Inner City Press:  Because I don't get answers from DPA or Mr. Loncény Fall's office can you ask whether they spoke to [inaudible]…? [that was FRANCE]

Spokesman:  Yeah, I don’t… the way I read it is that he spoke to people in Cameroon.  So, if I can find out more, I…

Inner City Press:  Did he call for the internet to be, in fact, turned back on?

Spokesman:  I think it's obviously important that people have access to the internet.  
  In front of the UN Security Council on March 17 Inner City Press asked France's Ambassador to the UN Francois Delattre about his counterpart in Yaounde, Gilles Thibault, earlier this month congratulating 32-year President Paul Biya for how he's dealing with the areas. Delattre replied that he was unaware but would look into it. Video here.
  Back on March 14 Inner City Press asked the US State Department: "Back on November 28, 2016, the Department issued a statement of 'concern[] over recent Cameroonian government actions to restrict free expression.' Since then, the government has cut off the Internet in the two regions, also known as the Anglophone areas, has arrested journalists and most schools remain closed. Is the US State Department concerned about these developments and if so, what if anything has it done about them?"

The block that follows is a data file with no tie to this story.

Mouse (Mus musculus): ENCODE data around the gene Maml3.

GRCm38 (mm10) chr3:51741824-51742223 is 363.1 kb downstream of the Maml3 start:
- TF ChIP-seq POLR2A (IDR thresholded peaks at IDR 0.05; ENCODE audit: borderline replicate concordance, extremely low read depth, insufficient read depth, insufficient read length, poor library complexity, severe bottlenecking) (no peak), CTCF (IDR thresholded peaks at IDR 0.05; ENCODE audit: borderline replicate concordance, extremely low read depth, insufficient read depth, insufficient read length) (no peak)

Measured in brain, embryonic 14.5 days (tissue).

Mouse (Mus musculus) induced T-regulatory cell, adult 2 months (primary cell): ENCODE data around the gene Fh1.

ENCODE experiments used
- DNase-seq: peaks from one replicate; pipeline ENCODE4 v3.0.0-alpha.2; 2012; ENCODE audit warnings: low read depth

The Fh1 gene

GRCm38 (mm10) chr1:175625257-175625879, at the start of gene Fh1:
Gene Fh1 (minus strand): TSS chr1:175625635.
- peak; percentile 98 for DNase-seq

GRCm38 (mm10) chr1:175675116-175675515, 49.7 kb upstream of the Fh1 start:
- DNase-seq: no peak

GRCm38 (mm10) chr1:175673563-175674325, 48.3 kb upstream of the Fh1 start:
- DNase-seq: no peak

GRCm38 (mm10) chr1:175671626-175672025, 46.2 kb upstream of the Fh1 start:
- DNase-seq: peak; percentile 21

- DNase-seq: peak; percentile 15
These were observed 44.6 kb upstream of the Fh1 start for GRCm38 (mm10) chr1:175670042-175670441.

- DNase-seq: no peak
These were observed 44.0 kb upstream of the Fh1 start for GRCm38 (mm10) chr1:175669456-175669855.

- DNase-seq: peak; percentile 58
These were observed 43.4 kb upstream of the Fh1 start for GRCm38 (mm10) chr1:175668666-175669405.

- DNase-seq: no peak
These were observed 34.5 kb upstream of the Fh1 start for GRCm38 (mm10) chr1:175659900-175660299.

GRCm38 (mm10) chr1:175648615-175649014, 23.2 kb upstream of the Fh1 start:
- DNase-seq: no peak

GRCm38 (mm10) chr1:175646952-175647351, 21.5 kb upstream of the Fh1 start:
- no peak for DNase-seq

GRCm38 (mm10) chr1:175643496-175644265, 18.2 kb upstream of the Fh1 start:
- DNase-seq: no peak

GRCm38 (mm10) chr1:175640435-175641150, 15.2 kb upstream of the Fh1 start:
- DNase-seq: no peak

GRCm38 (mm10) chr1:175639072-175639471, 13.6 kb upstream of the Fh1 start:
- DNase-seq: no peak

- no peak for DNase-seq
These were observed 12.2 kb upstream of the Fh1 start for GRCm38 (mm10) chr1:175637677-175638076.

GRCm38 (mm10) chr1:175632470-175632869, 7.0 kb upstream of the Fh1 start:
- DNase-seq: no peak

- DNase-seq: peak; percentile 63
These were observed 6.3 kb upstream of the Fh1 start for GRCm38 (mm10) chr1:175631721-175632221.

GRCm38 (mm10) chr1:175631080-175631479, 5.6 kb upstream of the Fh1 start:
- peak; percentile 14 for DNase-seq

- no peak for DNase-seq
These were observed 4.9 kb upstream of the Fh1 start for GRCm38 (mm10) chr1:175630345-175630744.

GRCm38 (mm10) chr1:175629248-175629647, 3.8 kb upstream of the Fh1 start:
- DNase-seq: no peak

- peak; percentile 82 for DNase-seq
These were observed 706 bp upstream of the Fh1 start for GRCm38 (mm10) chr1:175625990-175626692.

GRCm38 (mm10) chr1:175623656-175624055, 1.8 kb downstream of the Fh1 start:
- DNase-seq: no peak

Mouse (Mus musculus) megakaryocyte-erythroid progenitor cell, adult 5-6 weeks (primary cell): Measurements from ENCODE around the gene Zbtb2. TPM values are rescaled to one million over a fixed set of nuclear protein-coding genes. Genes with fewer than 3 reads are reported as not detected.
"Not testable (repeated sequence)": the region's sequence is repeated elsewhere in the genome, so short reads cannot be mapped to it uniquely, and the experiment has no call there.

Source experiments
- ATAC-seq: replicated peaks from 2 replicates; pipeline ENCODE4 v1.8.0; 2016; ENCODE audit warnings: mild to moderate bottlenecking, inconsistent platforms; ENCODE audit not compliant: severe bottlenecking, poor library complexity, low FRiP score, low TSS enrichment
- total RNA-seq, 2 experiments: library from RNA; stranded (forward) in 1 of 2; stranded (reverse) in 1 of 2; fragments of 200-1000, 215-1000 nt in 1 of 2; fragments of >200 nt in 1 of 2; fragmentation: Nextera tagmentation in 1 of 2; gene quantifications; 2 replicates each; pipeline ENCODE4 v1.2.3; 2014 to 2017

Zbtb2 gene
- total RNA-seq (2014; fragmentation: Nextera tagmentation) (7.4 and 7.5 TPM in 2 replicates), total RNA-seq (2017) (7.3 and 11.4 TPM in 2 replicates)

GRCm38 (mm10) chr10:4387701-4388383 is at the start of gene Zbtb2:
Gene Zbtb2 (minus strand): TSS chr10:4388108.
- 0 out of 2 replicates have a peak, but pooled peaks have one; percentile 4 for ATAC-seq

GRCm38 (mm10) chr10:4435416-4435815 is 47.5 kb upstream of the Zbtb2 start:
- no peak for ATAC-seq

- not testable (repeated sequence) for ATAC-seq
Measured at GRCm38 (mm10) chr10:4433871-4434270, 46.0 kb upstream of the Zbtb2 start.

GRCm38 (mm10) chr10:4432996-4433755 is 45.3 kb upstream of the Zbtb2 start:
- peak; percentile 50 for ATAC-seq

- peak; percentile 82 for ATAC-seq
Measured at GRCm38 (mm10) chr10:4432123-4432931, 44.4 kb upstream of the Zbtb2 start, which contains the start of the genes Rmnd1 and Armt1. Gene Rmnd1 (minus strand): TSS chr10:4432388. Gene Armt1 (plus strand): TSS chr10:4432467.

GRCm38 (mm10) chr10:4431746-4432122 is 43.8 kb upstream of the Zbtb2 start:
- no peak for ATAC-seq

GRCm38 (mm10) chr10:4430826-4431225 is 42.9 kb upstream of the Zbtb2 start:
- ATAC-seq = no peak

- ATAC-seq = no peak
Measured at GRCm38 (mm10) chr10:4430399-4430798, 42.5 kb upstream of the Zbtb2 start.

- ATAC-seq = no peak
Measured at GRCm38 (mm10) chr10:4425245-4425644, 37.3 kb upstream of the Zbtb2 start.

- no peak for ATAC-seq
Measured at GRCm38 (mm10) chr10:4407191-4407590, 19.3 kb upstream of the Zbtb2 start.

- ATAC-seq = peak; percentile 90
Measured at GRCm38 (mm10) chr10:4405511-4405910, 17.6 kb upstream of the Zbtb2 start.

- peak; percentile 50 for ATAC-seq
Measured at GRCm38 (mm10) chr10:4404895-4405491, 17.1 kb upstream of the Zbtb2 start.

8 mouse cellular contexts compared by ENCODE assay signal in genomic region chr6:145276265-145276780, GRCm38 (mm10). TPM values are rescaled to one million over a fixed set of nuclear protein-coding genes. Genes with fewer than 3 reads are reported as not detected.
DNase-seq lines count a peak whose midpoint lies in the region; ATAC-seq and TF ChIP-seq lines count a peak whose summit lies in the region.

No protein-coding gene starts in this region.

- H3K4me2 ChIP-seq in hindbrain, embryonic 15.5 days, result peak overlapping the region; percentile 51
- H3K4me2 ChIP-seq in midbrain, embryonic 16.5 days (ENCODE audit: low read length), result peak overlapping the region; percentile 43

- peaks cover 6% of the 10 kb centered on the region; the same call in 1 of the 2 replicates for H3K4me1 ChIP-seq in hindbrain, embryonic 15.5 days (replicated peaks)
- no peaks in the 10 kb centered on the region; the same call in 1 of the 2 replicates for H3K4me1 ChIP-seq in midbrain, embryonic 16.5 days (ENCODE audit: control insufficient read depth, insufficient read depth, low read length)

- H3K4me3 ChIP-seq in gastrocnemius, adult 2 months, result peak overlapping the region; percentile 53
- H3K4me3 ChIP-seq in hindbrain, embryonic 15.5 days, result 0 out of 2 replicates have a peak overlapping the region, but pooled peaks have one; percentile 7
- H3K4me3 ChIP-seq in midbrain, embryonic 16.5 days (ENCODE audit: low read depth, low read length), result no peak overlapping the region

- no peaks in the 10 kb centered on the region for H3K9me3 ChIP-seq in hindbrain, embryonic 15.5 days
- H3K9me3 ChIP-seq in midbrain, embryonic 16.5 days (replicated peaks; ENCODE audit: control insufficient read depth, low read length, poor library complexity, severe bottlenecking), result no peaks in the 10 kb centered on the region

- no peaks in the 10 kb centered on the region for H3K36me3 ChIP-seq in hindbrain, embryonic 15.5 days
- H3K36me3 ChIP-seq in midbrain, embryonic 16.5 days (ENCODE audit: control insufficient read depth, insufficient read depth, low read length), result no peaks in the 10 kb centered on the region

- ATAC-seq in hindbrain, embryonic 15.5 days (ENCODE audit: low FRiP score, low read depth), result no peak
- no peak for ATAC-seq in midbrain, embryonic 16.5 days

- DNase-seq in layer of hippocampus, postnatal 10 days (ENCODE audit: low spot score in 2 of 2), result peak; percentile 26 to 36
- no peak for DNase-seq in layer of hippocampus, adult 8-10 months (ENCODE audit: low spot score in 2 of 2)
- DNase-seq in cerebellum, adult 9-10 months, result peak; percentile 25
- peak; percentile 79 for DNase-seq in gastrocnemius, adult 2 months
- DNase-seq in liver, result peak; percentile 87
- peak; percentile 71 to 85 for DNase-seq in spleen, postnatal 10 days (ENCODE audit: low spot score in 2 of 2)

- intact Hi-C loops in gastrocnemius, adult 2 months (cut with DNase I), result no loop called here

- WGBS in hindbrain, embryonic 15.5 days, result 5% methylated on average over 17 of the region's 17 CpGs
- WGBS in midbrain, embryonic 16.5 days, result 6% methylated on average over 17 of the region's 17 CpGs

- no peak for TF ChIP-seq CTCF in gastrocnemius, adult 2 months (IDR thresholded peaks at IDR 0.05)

On March 15, a US State Department official answered Inner City Press: "We have discussed this issue with the Government of Cameroon both before and after our statement of concern.  We don’t go into the details of our diplomatic conversations, but we engage regularly with the government on this and other issues as part of our normal bilateral relations." We hope to have more on this.